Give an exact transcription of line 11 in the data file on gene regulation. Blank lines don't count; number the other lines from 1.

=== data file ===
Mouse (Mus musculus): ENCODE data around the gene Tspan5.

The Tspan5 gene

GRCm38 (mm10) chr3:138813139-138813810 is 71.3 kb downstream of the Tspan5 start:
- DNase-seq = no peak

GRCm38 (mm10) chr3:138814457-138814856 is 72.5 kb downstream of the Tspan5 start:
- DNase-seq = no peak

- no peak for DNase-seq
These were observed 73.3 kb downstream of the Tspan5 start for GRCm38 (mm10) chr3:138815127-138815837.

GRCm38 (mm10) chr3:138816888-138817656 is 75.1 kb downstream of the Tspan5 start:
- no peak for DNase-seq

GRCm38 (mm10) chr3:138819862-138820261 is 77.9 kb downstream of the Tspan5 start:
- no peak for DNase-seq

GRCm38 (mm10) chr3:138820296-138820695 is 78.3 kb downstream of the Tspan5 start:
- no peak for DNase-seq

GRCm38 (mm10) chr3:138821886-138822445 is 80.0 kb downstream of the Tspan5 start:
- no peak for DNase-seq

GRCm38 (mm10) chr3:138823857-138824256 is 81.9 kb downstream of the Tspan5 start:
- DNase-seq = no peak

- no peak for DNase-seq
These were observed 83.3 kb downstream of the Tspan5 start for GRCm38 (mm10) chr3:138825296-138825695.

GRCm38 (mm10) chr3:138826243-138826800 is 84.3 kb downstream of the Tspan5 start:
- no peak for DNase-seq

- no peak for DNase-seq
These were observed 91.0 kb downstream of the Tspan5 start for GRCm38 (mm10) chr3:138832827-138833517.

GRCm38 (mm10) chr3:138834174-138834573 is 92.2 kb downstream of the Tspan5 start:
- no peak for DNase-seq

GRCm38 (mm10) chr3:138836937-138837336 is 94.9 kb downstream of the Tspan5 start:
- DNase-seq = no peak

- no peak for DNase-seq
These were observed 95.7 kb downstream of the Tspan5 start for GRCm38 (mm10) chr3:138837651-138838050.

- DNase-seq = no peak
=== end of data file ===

GRCm38 (mm10) chr3:138819862-138820261 is 77.9 kb downstream of the Tspan5 start: